L.A.'s four All-Stars ready for stretch run, healthy and hopeful again

The promise in the summer of 2019 was that basketball in Los Angeles would never quite be the same.

The Lakers, one year removed from signing LeBron James, cashed in their young talent from their post-Kobe Bryant rebuild to land Anthony Davis. The Clippers, with the memories of the “Lob City” era still fresh, rebuilt their team on a single night, signing Kawhi Leonard in free agency while dealing for Paul George.

In an instant, four of the top players in the league all called Los Angeles their home.

Sunday, in what’s been a rarity, they were all in the middle of things again, all healthy and all members of the Western Conference All-Star team. Since they all moved to L.A., they’d all been All-Stars only one other time — in 2021 in the closed-set All-Star Game in Atlanta.

But in Indianapolis on Sunday, they were all back and playing in the highest-scoring All-Star Game in history.

“It’s great,” George said. “With injuries in general, I think they’ve gone up over the past couple years. I think it’s great we can share the floor with one another. I think it’s great for L.A. that we’ve been able to compete, especially this season. For the most part, everybody’s healthy.

“To overcome that … it’s one thing to be healthy and another thing to still be so productive in the league with dealing with the injuries [we’ve] dealt with. It just speaks volumes for their work and where they’re at in their careers right now.”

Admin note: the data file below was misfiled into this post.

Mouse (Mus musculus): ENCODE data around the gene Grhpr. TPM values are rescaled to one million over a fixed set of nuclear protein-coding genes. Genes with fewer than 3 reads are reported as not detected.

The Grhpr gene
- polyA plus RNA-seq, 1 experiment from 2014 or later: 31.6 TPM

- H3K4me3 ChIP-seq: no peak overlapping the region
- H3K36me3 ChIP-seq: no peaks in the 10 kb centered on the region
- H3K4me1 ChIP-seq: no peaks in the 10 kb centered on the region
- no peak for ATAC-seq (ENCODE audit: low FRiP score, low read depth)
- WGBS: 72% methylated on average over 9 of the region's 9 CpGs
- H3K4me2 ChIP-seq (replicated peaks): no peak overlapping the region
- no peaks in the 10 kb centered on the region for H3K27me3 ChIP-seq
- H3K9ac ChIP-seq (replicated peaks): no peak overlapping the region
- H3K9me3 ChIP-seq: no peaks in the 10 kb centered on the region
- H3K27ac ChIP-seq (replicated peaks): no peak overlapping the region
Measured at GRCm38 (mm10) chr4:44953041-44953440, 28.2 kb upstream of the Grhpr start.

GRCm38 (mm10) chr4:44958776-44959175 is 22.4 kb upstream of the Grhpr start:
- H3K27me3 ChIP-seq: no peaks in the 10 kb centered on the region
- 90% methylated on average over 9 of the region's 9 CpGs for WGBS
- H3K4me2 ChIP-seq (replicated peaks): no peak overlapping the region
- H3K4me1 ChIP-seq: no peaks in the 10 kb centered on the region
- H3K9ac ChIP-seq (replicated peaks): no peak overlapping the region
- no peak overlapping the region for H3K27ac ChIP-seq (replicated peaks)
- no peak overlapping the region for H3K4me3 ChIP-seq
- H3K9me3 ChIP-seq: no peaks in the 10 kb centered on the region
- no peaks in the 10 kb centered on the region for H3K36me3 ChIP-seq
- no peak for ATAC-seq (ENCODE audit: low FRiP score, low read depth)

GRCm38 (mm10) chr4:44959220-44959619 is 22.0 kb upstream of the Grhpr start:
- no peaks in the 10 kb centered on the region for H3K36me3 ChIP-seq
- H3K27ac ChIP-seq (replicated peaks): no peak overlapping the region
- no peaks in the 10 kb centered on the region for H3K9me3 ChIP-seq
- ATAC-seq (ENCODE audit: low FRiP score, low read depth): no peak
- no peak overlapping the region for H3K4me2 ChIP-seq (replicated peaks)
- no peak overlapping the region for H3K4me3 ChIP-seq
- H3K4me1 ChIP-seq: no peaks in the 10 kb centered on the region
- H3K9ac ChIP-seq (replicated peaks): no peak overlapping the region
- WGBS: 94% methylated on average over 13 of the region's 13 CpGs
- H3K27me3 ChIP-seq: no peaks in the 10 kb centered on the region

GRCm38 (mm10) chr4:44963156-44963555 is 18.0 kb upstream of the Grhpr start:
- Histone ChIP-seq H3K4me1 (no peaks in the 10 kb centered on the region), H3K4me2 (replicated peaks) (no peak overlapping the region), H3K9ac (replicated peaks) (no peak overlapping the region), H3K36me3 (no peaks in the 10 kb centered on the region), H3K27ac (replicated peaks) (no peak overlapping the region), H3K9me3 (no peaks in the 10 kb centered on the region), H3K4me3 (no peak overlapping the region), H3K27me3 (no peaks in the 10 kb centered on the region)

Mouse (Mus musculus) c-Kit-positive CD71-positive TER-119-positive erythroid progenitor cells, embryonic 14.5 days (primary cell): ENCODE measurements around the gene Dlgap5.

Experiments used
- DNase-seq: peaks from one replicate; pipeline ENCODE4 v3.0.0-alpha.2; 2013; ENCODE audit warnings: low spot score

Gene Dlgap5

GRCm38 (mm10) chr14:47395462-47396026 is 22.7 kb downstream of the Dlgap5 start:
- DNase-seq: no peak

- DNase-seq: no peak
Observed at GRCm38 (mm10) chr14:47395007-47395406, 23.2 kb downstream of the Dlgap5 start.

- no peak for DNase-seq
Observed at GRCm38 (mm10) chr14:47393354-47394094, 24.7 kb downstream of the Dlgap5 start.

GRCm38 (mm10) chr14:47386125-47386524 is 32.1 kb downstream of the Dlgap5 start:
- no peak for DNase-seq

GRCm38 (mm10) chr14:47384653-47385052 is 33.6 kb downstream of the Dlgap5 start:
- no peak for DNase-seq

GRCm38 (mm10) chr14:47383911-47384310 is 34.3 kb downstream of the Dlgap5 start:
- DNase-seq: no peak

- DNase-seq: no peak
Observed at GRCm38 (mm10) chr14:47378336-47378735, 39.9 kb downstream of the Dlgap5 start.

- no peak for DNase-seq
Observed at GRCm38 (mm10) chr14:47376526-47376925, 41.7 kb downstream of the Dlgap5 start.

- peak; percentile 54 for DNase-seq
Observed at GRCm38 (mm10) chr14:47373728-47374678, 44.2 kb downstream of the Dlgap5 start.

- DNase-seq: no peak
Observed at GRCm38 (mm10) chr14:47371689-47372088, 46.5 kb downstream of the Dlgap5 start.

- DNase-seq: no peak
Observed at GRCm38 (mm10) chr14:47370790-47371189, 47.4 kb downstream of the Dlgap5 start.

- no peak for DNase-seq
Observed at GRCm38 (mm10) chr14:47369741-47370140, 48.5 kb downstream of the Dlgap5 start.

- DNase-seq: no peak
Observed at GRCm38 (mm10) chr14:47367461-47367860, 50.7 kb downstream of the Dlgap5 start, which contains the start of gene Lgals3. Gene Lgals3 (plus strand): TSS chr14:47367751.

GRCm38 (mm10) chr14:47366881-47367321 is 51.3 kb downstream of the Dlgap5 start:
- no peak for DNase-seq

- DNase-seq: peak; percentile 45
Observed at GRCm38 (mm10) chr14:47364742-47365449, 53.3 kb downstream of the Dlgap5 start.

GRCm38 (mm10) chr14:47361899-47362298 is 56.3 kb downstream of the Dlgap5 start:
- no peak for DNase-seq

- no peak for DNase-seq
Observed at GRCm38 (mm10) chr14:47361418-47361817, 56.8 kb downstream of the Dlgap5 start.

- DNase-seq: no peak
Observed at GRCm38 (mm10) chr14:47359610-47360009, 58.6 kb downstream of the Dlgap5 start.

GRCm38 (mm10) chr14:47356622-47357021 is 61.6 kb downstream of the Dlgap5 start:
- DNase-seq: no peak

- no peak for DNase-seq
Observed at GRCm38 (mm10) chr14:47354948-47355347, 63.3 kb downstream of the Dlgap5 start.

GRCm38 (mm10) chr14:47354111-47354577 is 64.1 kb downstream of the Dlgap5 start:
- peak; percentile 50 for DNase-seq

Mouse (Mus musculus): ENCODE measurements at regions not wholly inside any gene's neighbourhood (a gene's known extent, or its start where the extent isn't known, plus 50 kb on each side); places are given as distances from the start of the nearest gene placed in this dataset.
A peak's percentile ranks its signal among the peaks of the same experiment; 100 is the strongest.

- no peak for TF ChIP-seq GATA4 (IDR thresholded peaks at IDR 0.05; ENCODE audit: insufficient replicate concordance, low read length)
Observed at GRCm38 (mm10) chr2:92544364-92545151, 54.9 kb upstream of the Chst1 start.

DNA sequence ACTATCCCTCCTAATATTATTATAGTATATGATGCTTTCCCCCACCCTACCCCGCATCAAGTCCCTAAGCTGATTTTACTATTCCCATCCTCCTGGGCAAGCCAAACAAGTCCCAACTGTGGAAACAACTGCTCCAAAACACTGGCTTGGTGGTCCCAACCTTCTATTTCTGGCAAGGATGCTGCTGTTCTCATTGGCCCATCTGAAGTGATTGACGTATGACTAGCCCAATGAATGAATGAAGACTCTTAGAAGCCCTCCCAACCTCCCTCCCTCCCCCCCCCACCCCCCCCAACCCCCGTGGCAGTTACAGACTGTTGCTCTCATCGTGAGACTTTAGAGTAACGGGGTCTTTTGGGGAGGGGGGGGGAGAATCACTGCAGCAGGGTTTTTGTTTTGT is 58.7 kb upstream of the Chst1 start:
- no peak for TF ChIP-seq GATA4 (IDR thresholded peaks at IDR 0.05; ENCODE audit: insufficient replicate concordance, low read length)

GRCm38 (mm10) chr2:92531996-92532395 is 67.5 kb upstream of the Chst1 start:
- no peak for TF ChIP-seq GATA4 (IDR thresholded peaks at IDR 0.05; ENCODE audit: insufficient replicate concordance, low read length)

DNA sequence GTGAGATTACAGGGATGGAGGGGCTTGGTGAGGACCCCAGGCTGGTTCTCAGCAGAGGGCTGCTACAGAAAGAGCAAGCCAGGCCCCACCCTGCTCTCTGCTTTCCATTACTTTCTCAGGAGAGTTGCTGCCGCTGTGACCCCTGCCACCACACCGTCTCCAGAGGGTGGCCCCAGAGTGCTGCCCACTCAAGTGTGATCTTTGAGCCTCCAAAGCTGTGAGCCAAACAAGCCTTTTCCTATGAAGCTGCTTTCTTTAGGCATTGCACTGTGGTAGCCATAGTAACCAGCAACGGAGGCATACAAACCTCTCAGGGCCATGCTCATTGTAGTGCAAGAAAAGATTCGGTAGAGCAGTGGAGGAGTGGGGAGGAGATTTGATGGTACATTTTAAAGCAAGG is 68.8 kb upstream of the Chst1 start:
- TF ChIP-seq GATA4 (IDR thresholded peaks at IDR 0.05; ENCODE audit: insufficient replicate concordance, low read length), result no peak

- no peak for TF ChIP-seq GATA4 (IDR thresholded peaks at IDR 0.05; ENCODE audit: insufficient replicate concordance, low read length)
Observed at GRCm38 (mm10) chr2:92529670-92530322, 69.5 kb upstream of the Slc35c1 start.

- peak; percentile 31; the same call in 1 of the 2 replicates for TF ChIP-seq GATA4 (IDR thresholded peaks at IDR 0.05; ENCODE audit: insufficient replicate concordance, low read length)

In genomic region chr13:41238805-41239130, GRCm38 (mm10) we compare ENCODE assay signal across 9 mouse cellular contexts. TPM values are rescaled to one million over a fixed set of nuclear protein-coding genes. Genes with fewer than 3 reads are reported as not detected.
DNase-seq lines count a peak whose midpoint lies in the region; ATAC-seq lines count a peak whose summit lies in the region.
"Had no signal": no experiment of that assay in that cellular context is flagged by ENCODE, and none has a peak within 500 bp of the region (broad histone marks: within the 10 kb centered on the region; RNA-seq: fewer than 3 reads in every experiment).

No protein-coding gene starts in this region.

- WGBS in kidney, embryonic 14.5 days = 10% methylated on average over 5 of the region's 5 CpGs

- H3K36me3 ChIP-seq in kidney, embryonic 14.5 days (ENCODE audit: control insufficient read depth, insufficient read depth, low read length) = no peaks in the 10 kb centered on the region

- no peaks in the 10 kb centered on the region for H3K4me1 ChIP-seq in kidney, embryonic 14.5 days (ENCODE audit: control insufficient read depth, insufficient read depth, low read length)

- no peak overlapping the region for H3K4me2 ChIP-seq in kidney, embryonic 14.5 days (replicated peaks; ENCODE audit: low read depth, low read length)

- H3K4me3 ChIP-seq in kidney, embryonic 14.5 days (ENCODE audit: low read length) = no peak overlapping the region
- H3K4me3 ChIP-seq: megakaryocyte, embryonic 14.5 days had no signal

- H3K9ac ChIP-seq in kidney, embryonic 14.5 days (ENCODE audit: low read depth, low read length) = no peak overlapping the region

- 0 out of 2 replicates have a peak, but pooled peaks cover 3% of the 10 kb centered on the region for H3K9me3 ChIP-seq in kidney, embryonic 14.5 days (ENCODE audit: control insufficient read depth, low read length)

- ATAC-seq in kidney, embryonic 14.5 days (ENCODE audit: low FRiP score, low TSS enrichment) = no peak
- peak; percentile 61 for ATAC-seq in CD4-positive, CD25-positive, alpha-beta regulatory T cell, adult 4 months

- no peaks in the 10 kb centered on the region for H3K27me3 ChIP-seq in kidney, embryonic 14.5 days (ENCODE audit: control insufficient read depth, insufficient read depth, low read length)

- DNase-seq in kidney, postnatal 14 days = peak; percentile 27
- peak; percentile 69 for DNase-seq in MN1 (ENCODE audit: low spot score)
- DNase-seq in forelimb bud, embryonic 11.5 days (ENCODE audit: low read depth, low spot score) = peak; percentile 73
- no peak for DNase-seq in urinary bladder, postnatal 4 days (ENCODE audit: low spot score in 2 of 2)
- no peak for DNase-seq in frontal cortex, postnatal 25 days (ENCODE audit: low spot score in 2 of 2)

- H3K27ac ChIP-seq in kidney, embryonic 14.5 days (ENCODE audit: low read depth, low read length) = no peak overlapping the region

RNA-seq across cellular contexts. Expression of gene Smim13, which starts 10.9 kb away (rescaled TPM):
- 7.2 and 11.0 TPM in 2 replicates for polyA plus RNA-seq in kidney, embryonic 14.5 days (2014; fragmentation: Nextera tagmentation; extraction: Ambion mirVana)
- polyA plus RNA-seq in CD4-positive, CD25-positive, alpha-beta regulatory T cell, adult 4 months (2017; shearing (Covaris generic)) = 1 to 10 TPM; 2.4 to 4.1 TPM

The Clippers have risen to the top of the Western Conference after adding James Harden alongside George and Leonard. Leonard’s shooting 45.3% from three-point range this season, the best of his career. George is averaging 22.5 points while shooting almost 40% from three — both benefitting from Harden’s addition as a lead playmaker.

The Lakers, who have had more ups and downs through the season, won six of their last seven games before the All-Star break. James is averaging 24.8 points, 7.2 rebounds and 7.8 assists in his 21st season, unprecedented numbers. And Davis is one of the league’s top defenders to go with 24.9 points, 12.2 rebounds and 3.8 assists per game.

The Clippers (36-17) have pushed toward the top of the Western Conference standings, resuming play Thursday in Oklahoma City in third place behind the Minnesota Timberwolves (39-16) and Thunder (37-17). The Lakers (30-26), who have hovered around .500 all season, also return to play Thursday on the road at Golden State (27-26), the Pacific Division rivals currently ninth and 10th in the West.

“It’s a privilege to be here,” Davis said. “Not too many guys can say they’ve been an All-Star, especially for the nine times that I have, nine times. You never take it for granted.

“Even with the injuries last year, I feel like I could have made it still. Year before, probably not, but last year. So just getting back to being recognized as one of the top players in the league. It’s just a credit to my team, my trainers and stuff like that to make sure that I’m healthy for the entire year and then just get back to the level that I’ve been playing at.”

For the two All-Star duos, just being available is a huge step toward fulfilling the promise of 2019.

Since the Lakers traded for Davis and the Clippers added George and Leonard, the Lakers and Clippers have met 18 times. All four have played in just six of those games, and each has missed at least four of them.

Yet as the team’s head into the final stretch of this season, they are, as of now, healthy. James, who is dealing with a nagging ankle injury, said he even felt healthy enough to reaffirm his commitment for the 2024 Paris Olympics — when all four could be on the same team again.

“I’m feeling OK,” James said after Sunday’s game. “I definitely wasn’t going to put too much pressure on the game tonight for me physically. I want to try to be as healthy as I can be physically. This last part of the season is very important for us. I got to make sure of that.”

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